Cotter and the latter expects to hear
a favorable reply from him ia a few
Billy Parsons was right in the game
last night, and the three goals he
made brought back recollections of the
old days when the goal tenders feared
him more than any rusher in the
league. ' -
Griffin showed the sand. he Is made
of when he refused to be made a toy
of by Dohertv. The' white-headed
scrapper from Hartford found he was
running up against a pretty hard prep
osition. Nov Haven has been here this week
witli a gang of fighters, ami Hartford
was litre last night with another ag
gregation of the same sort, yet they
svpro both sent home after being beat
en nt their own game.
Billy Parsons says that his Law
rence venture has netted him $800 thus
far this season. Judging by recent
events. B'lly will have to transfer his
team to Springfield, nolyoke. or some
other place if he intends to retain that
amount of money. Hartford Post.
According to the Lawrence Ameri
can New Britain will be admitted to
the major league this week,-and the
players will be: McGilvray and Hip
son, rushers; Murtagh, -center; Con
way, halfback,- and Burgess, goal.
That team would surely cause some
violent trouble around the circuit.
It only needed Knobby Kuowlton
here last night to have a good free
light. If Barney Doherty went up
against Knobby the way he did
against the Waterbuiy players last
night he would have found himself
mixed up iu as lively a scrap as was
ever witnessed on the polo floor.
Waterbury has reached the top
after weeks of floundering at the rear
and the town seems to have gone daft.
Hartford Times. Flounder, let us see
that is some kind of a fish, isn't it?
Well, of all the '-fishy" teams Hart
ford wins the prize. Floundering,
why the Hartford team couldn't play
The New Haven Register called the
Waterbury team "Billy Parson's
Ruffians." That seems a little strong,
when New Haven has two of the
roughest players in the league in
Whipple and Bone. The Filipino had
three fouls, called on him in less than
ten minutes in Hartford Tuesday
night. Hartford Post,
Tom Cotter was forced to leave the
floor again last night because of a bad
leg. The big fellow says that he
handicaps his team sometimes. He
says that this leg which troubles him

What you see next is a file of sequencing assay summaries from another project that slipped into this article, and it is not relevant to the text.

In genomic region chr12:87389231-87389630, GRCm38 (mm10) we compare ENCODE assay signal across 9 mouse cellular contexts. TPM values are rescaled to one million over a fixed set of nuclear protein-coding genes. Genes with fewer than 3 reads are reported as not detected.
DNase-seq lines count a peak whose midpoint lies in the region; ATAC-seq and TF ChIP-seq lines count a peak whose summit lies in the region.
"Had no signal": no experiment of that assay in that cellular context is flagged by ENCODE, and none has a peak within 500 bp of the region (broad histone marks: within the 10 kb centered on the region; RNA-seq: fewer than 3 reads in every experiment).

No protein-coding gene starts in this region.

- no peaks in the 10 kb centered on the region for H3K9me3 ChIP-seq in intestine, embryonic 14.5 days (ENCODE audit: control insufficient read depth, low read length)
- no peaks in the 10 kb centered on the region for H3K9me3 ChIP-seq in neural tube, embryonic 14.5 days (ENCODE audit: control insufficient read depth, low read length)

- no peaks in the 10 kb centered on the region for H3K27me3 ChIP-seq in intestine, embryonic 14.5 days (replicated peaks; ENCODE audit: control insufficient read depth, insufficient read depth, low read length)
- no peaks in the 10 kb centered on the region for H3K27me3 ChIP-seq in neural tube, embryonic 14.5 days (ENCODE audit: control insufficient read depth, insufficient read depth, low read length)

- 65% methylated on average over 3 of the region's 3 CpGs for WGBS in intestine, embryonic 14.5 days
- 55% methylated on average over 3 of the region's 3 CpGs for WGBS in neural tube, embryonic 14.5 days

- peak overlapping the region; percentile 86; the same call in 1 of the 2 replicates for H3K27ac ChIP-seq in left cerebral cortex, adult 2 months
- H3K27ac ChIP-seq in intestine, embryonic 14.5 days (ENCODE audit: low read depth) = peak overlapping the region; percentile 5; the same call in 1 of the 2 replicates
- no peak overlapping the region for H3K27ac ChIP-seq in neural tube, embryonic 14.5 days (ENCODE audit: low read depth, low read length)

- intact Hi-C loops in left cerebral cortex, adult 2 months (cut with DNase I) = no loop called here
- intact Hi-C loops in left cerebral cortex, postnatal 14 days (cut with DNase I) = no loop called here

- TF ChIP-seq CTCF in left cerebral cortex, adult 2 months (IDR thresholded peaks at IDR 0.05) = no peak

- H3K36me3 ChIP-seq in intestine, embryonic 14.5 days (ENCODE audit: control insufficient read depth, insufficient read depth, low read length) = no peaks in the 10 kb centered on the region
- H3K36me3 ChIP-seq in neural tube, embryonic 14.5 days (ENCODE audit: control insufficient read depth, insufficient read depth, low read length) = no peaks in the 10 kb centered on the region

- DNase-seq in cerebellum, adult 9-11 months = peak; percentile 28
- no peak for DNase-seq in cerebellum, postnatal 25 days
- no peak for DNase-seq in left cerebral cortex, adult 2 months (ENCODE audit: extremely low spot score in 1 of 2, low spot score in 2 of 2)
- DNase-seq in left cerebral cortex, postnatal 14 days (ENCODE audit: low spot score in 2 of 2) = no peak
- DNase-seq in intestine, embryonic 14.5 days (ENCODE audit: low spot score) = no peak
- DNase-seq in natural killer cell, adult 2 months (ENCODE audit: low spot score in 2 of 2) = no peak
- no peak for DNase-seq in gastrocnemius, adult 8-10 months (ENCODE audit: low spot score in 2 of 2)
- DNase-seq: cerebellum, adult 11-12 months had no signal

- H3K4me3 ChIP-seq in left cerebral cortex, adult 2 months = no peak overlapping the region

becomes cold and numb, and that is
the reiison he weut to the floor so
often last night. He is looking for a
good center to take his place.
Little Fox was again, a star in the
goal circle last night, and he kept the
Hartford team in a crazy mood, so
easily did he stop the drives made at
him. He allowed none of the Hart
fords to keep in front of him, either,
for he pushed them around the cage,
and in fact he played as brilliant a
game as 5'ou would like to witness.
The players of the Southeastern
league who would be able to hold th7ir
own in major league company can be
counted on one's Angers. Denny Bart
lett, Murphy, Lincoln, "Spot" Hadley,
Cashman, aud Hughey Devlin about
complete the list, although Hayes
might be able to catch on somewhere
if the major league circuit was in
creased. Hartford Post.
What's the mgttef with the sporting
writer of the Br dgeport Post? Will
some one please tell him that Griffin
is playing polo better than any second
rush at present wielding the hockey,
and that Waterbury is at th? head of
the league standing. Also inform liim
-hat Waterbury won from Meriden
Thursday night in the Silver city, so
that he can tell his readers about it.
Here are a few comments on the
game in Meriden from the Meriden
Johnny Russell was foolish enough
to attempt to rough-it with Gentle
Willie -AVhiting.' He soon got over
the idea. .
Waterbury has a great polo team in
Fred Jean'is always dangerous when
he has the ball in his- wizard's crook.
. If it had not been for the great
work required Waterbury would have
gone home full of holes.
Besides being a first class goal tend
er Fox has more luck than Billy , Mur
ray. . England and Ireland had a clash
when Holderness and Griffin came
near punching each other's heads off,
because each- thought the other was a
Meriden player when they came.to
eether. Ireland got .over the shock
first and laughed at the blunder but
England hung its head and looked
dogged. - -
Griffin played the' best game last
nleht he ever played In the Meriden
rich. .. . "
Open "the Dour of Your Heart. .
Open the door of your heart, my lad,
To the angels of love and truth, '
When the world la fu" unnumbered Joyt
In the beauthud di rtif youth;
Casting aside all the tnings that mar,
' Saying to wrong, depart.
To thg voices o hope that are calling you
Open the door of your heart.
Open the door of your heart, my lass, '
To the things that shall abide,
To the holy thoughts that lift your soul
Like the stars at eventide;
All of the fadeless flowers that bloom
In the realms of song and art
Are yours If you'll only give them room.
Open the door of yous heart.
Open the door of your heart, my friend,
Heedless of class or creed, " v . .
When you hear tM cry ai a brother's voice,
' JPh Bob or a obild tn need)
sbtntng heaven that o'ar yon band
Hark Hanna May Try to Stop
' the Big- Fignt. !
Dr Ordway After Ganz and Lyons to
Fie'ut in i-ijgiami .ucCoy buys lie
iieams Bvis.ueas ami i osls .yuu
Scale of- 1 licts For. ssualV ut the
iiig jbuitie lAuuy lias a L.tue 'Itu
About the .Allair. . 7 .
it is iiutv asserted that Senator
Aiuicus -i ixaixiu w ia! iuiei.cle to pc
iciii Lue je.jLj..co-xiuiiiiii io.iii4 uuiii
: at GiUeAiiiiaLi tjUiUUiy xo. 1.113 iu-
iuiiiiULiOii was initialled - by Goiullel
uiiu jixaiioy, oil iliojv.'.iiiv e-.-unjuiy
p.uttliiust.er at COiUuiiiuS, ex-e.eiK 01
me Uuio iefeisiuiuie, und ex uiuiuat
e "cry iiuiig eie mat he couid secure
during the past tcure of years, -ur
Auumy vvus m Gineiiiiiau aiiciiamg 10
his ' arduous and nerve sLraiiimg
duties as oil inspector, and he spoKe
"Aiayor Fleischmann has done a
popular thing in trying to heip out
liit-be business men here," said Aialloy,